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Bartle problem 6 section 3.3

issacnewton

Member
Jan 30, 2012
61
here is the problem.
Let \( a>0\) and \( z_1 > 0\) . define \( z_{n+1}=\sqrt{a+z_n} \) for all \( n\in \mathbb{N} \). Show that \( (z_n) \) converges and find the limit.
I am supposed to use monotone convergence theorem. For that I need to prove that the sequence is bounded and monotone. I can prove that its bounded below by \( 0 \), but I am having trouble about the upper bound. Also sequence can be increasing or decreasing, depending upon the values
of \( a\) and \( z_1 \) . Any hints ?
 

chisigma

Well-known member
Feb 13, 2012
1,704
here is the problem.
Let \( a>0\) and \( z_1 > 0\) . define \( z_{n+1}=\sqrt{a+z_n} \) for all \( n\in \mathbb{N} \). Show that \( (z_n) \) converges and find the limit.
I am supposed to use monotone convergence theorem. For that I need to prove that the sequence is bounded and monotone. I can prove that its bounded below by \( 0 \), but I am having trouble about the upper bound. Also sequence can be increasing or decreasing, depending upon the values
of \( a\) and \( z_1 \) . Any hints ?
Let's suppose that z is real and let's write the recursive relation as...

$\displaystyle \Delta_{n+1}= z_{n+1}-z_{n}= \sqrt{a+z_{n}}-z_{n}= f(z_{n})\ ,\ a>0\ ,\ z_{0}>0$ (1)

In this case f(x) has two 'fixed points' [points where is f(x)=0...], an 'attractive fixed point' at $\displaystyle x_{+}= \frac{1+\sqrt{1+4 a}}{2}$ and a 'repulsive fixed point' at $\displaystyle x_{-}= \frac{1-\sqrt{1+4 a}}{2}$. The combined conditions $a>0$ and $z_{0}>0$ imply that in any case the sequence converges to $x_{+}$, if $0<z_{0}<x_{+}$ the sequence will be 'monotonically increasing', if $z_{0}=x_{+}$ the sequence will be constant, if $z_{0}>x_{+}$ the sequence will be 'monotonically decreasing'...

Kind regards

$\chi$ $\sigma$
 
Last edited:

Alexmahone

Active member
Jan 26, 2012
268
Let us first consider the case when $\displaystyle z_1<\frac{1+\sqrt{1+4a}}{2}$.

Step 1: Assume $\displaystyle z_n<\frac{1+\sqrt{1+4a}}{2}$ and show that $\displaystyle z_{n+1}<\frac{1+\sqrt{1+4a}}{2}$. This will prove (by induction) that $\displaystyle \{z_n\}$ is bounded above.

Step 2: $\displaystyle \frac{z_{n+1}}{z_n}=\sqrt{\frac{a+z_n}{z_n^2}}= \sqrt{\frac{a}{z_n^2}+\frac{1}{z_n}}$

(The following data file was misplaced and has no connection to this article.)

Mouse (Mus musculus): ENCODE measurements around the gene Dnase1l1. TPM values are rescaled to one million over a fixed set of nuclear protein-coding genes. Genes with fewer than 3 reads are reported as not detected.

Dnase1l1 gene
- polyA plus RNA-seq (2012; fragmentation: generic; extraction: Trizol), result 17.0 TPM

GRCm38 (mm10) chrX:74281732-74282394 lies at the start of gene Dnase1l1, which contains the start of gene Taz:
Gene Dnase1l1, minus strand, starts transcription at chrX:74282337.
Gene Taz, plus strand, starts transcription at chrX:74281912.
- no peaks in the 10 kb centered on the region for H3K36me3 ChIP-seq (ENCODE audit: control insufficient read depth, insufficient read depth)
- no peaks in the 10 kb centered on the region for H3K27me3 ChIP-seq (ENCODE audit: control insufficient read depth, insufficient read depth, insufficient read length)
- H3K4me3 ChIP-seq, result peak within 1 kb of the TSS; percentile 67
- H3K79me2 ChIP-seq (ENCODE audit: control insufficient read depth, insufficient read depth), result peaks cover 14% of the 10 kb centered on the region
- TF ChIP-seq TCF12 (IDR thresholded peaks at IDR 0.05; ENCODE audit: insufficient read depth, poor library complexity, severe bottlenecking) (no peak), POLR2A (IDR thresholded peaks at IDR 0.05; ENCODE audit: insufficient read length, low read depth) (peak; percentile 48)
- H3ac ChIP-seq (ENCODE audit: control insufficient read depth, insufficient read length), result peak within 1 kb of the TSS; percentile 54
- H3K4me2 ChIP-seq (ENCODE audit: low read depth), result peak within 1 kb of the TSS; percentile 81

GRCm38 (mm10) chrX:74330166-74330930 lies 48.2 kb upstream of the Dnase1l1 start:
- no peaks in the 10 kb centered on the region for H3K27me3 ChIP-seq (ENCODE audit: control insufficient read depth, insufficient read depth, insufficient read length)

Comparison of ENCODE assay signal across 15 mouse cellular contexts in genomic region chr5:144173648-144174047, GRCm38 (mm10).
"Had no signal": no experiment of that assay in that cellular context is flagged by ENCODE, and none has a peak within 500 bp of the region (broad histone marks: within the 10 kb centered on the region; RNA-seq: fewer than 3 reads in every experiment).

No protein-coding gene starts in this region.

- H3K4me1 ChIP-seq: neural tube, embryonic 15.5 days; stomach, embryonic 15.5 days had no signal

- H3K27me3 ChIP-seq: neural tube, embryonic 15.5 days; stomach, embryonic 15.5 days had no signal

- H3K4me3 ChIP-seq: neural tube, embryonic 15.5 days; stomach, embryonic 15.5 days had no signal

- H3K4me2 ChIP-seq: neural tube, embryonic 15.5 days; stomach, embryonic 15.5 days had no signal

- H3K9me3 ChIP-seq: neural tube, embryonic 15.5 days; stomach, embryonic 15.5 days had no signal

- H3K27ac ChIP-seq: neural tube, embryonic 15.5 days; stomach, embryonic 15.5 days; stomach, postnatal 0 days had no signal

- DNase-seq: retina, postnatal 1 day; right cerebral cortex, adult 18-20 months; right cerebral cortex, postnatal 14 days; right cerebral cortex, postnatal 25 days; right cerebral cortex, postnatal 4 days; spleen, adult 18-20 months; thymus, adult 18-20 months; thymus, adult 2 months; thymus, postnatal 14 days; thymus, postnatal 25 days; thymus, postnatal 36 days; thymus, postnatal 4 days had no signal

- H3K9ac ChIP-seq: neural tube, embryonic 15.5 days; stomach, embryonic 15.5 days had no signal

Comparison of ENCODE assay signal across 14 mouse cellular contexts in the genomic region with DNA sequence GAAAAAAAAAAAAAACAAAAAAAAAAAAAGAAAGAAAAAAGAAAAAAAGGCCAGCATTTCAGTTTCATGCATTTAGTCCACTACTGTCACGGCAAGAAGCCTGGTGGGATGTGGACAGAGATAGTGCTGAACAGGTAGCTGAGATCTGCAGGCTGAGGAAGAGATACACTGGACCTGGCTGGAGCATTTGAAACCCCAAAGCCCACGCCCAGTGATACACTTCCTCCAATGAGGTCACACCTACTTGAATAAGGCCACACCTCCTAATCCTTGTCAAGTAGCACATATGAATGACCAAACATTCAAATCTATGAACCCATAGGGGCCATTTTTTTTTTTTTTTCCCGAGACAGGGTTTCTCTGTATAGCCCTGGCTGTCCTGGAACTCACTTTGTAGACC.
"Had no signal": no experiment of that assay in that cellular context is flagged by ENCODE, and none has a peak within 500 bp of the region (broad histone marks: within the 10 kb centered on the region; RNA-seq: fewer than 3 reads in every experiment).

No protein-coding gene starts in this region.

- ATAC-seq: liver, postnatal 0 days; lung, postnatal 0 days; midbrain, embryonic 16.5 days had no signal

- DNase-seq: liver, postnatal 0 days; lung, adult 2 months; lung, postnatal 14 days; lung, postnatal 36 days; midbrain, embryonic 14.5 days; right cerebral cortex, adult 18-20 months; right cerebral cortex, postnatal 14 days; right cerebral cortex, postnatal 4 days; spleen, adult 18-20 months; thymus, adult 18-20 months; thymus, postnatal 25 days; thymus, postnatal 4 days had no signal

Using $\displaystyle z_n<\frac{1+\sqrt{1+4a}}{2}$ (proved in step 1), show that $\displaystyle \frac{z_{n+1}}{z_n}>1$. This will prove that $\displaystyle \{z_n\}$ is increasing.
 
Last edited:

issacnewton

Member
Jan 30, 2012
61
This is chapter on sequences and the book has not done functions yet. I just want to assume the things which the book assumes at this point.
So with the information given, I think its better to split the problem in 3 cases, depending upon where \( z_1 \) is with respect to \( x_{+} \).
 
Jan 31, 2012
54
Let us first consider the case when $\displaystyle z_1<\frac{1+\sqrt{1+4a}}{2}$.

Step 1: Assume $\displaystyle z_n<\frac{1+\sqrt{1+4a}}{2}$ and show that $\displaystyle z_{n+1}<\frac{1+\sqrt{1+4a}}{2}$. This will prove (by induction) that $\displaystyle \{z_n\}$ is bounded above.

Step 2: $\displaystyle \frac{z_{n+1}}{z_n}=\sqrt{\frac{a+z_n}{z_n^2}}=sqrt\left(\frac{a}{z_n^2}+\frac{1}{z_n}\right)$

Using $\displaystyle z_n<\frac{1+\sqrt{1+4a}}{2}$ (proved in step 1), show that $\displaystyle \frac{z_{n+1}}{z_n}>1$. This will prove that $\displaystyle \{z_n\}$ is increasing.


Step 2*:

True(induction hypothesis) : $z_{n+1}>z_{n}$

Need to prove:

$$ z_{n+2}>z_{n+1}$$


$$z_{n+2}=\sqrt{a+z_{n+1}}>\sqrt{a+z_n}=z_{n+1}$$
 

Alexmahone

Active member
Jan 26, 2012
268

chisigma

Well-known member
Feb 13, 2012
1,704
Let's write again the recursive relation in term of difference equation...

$\displaystyle \Delta_{n}=z_{n+1}-z_{n}= \sqrt{a+z_{n}}-z_{n}= f(z_{n})\ ,\ a>0\ ,\ z_{0}>0$ (1)

In order to have a simple description of the problem the function $\displaystyle f(x)=\sqrt{a+x}-x$ for $a=1$ is represented here...

MHB02.PNG

The f(x) has only one 'attractive fixed point' [a point where is f(x)=0 and the function crosses the x axes with negative slope...] in $\displaystyle x_{+}= \frac{1+\sqrt{5}}{2}$ and it is evident that, because is $\displaystyle |f(x)|< |x-x_{+}|$ [see 'red line'...], any $0<z_{0}< x_{+}$ will generate an increasing sequence with limit $x_{+}$ and any $z_{0}> x_{+}$ will generate a decreasing sequence with limit $x_{+}$...

Kind regards

$\chi$ $\sigma$
 
Last edited:

issacnewton

Member
Jan 30, 2012
61
Thanks all. Solved the problem as suggested.